Reviews and notes
Pictures of bombed-out apartment and office buildings are visible next to scenes of the destroyed Chancellery of the German Reich, where from a gramophone record the ghostly voice of Adolf Hitler once again conjures up the "thousand-year empire". In the summer of 1947 Robert Rossellini made this both unsentimental and disturbing post-war epic at original locations among the mass of rubble in the devastated city of Berlin and dedicated this last part of his trilogy about the war - after Open City
(Roma, citta apert?, 1945) and Paisan
(Paisa, 1946) - to his son Romano, who one year before had died at the age of only six years. Except for the actor Ernst Pittschau, who plays Edmund's father, the co-founder of neo-realism worked exclusively with amateurs, which only increased the immensely authentic effect of the film with the now famous title.
The film focuses on Edmund Koehler, a frail and blond twelve-year-old boy, who is being robbed of his childhood. He tries desperately to cope with this "filthy life" and to keep his family above water by doing odd jobs, making deals on the black market and even stealing. He has to do this because his father is seriously ill and bed-ridden, and his brother Karl-Heinz, who fought for Hitler up to the end, is hiding in their place for fear of reprisals. Only Edmund's sister Eva is earning some extra money in the bars at night, and in the daytime she takes care of the household in the cramped flat, which the Koehlers have to share with four other families. The boy is supposed to sell a gramophone complete with a record containing one of Adolf Hitler's speeches to the Americans for his former teacher Mr Hennig, who is homosexual. The teacher reveals himself to be still living in the past and infiltrates his pupils once again with National Socialist ideas: It is a law of nature that the strong survive and the weak have to die. Edmund translates this into action, pours poison into his father's tea without being noticed and proudly tells his teacher about his supposed heroic deed. Totally isolated by his family and by his peers, the boy wanders aimlessly through Berlin. He observes the funeral of his father from the ruins of a building and hears his sister calling for him. And he sees no other way out than to leap to his death.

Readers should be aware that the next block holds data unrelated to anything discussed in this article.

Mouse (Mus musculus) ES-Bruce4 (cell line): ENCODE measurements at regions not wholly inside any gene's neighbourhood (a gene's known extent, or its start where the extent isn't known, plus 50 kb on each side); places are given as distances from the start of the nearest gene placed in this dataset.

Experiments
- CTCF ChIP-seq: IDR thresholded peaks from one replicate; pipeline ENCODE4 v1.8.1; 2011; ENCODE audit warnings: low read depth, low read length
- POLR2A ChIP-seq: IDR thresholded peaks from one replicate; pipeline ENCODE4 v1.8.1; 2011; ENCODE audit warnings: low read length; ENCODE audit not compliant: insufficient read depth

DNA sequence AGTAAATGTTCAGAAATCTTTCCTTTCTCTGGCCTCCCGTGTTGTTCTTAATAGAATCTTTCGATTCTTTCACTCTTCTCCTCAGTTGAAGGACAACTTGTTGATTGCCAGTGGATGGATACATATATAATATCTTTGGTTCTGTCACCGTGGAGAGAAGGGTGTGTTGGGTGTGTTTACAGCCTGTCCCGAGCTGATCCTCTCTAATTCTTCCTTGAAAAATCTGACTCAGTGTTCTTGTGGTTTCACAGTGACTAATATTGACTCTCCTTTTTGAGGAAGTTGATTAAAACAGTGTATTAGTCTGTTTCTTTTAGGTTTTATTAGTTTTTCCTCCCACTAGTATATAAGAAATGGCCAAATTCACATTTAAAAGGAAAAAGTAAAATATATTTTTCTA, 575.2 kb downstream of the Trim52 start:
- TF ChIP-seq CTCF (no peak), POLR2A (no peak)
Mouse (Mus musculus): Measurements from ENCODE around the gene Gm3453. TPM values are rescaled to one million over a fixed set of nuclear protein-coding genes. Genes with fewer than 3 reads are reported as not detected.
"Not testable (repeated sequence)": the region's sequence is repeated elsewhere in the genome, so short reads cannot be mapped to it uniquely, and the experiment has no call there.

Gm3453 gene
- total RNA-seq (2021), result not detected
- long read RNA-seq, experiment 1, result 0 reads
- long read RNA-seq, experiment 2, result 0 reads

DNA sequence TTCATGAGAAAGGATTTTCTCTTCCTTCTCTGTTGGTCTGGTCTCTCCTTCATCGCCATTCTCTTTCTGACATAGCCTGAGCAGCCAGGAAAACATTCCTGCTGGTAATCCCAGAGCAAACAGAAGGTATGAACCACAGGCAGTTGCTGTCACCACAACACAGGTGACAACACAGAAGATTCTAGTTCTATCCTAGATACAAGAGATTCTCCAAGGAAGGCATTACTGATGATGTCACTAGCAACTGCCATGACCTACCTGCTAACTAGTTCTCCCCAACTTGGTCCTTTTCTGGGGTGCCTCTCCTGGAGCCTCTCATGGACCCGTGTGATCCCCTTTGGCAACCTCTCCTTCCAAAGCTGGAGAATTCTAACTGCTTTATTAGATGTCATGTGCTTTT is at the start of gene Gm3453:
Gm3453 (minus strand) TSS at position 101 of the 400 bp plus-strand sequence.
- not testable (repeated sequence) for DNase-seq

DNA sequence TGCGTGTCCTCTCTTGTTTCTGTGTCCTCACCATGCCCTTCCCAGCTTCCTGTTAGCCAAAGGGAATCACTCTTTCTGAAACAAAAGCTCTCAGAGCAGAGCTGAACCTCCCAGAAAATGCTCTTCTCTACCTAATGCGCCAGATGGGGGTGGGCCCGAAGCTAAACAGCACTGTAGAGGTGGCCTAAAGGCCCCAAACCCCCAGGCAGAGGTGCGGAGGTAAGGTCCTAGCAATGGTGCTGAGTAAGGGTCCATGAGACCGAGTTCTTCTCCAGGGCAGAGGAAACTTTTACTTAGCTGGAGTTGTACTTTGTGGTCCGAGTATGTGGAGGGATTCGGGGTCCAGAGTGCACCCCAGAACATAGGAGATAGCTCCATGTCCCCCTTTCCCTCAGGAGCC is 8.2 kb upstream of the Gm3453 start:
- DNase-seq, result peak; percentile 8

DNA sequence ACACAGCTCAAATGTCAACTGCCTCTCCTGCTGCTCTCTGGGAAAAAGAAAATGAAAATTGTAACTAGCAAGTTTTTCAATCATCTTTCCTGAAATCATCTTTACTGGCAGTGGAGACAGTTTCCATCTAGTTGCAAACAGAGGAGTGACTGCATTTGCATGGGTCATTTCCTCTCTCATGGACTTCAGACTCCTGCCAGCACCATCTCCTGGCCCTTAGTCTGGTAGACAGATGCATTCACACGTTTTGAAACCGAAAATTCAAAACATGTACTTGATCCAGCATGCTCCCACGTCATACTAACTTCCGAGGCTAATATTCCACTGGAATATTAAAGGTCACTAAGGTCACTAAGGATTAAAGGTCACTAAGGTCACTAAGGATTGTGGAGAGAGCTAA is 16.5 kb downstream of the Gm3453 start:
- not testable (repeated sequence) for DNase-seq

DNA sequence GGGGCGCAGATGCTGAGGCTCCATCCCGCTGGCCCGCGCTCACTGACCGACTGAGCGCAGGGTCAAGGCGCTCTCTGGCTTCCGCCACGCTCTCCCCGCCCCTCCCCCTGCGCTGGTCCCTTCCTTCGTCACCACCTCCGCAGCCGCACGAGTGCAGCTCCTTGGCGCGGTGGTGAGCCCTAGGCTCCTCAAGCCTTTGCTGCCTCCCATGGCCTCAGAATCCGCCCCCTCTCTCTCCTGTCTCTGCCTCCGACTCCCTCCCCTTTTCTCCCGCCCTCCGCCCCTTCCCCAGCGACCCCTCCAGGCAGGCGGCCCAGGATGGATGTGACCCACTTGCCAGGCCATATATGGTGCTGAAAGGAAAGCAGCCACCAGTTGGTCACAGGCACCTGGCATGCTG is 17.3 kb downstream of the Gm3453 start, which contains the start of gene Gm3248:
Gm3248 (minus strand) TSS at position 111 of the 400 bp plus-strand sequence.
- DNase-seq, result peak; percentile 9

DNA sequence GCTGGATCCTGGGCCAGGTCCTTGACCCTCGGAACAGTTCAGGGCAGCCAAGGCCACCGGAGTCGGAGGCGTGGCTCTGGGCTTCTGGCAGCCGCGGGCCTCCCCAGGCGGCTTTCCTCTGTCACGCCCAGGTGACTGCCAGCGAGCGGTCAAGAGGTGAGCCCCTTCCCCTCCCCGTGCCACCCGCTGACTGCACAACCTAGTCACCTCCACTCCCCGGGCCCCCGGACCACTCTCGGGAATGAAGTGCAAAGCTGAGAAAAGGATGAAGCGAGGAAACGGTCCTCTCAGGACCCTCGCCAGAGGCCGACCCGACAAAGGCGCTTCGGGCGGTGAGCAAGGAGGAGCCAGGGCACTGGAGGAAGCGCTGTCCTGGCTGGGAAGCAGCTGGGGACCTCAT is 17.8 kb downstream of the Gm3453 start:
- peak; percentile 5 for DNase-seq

The important thing for Rossellini in GERMANY YEAR ZERO
was "an objective and true picture of this huge and almost totally destroyed city", as he says at the beginning in his commentary, because for him the cinema was an important artistic instrument for grasping reality. With this film, which also points to his beginnings as a documentary film-maker, Rossellini succeeded in creating a unique document about the situation in Germany immediately after the war, one that became a highlight of Italian neo-realism. In emphasising the psychological dimension of his characters, however, he began at the same time to distance himself from neo-realism. With the eyes of an outsider, who though had felt the consequences of fascism in his country and on himself, he provides deep insights into the disastrous effects of National Socialism on the collective psyche and in particular on the young soul of Edmund, who remains alone and without any direction. Against the end, which is pessimistic and also breaks taboos, and which reflects the hopelessness and inner destruction of the characters, he sets his message of international understanding that accompanies the pictures at the beginning of the film: "This is not an indictment against the German people and it is also not a defence of them, but rather it is an objective stock-taking of the facts. If however, after having experienced the story of Edmund Koehler, someone should think that something ought to happen, that German children ought to be taught to learn to love life again, then the effort of the person who made this film would have been more than worthwhile."
- Looking at Germany, Goethe Institut, 2000.
Weblink: Introduction to the Looking at Germany season by Ursula Vassen
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